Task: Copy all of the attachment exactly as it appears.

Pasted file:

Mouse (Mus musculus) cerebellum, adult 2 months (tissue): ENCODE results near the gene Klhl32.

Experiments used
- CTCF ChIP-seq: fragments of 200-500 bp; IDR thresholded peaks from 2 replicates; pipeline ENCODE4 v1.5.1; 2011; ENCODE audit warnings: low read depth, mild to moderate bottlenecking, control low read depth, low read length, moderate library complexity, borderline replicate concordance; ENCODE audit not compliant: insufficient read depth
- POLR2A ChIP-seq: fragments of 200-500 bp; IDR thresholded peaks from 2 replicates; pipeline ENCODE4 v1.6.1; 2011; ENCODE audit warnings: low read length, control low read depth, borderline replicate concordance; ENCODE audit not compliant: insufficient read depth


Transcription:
Mouse (Mus musculus) cerebellum, adult 2 months (tissue): ENCODE results near the gene Klhl32.

Experiments used
- CTCF ChIP-seq: fragments of 200-500 bp; IDR thresholded peaks from 2 replicates; pipeline ENCODE4 v1.5.1; 2011; ENCODE audit warnings: low read depth, mild to moderate bottlenecking, control low read depth, low read length, moderate library complexity, borderline replicate concordance; ENCODE audit not compliant: insufficient read depth
- POLR2A ChIP-seq: fragments of 200-500 bp; IDR thresholded peaks from 2 replicates; pipeline ENCODE4 v1.6.1; 2011; ENCODE audit warnings: low read length, control low read depth, borderline replicate concordance; ENCODE audit not compliant: insufficient read depth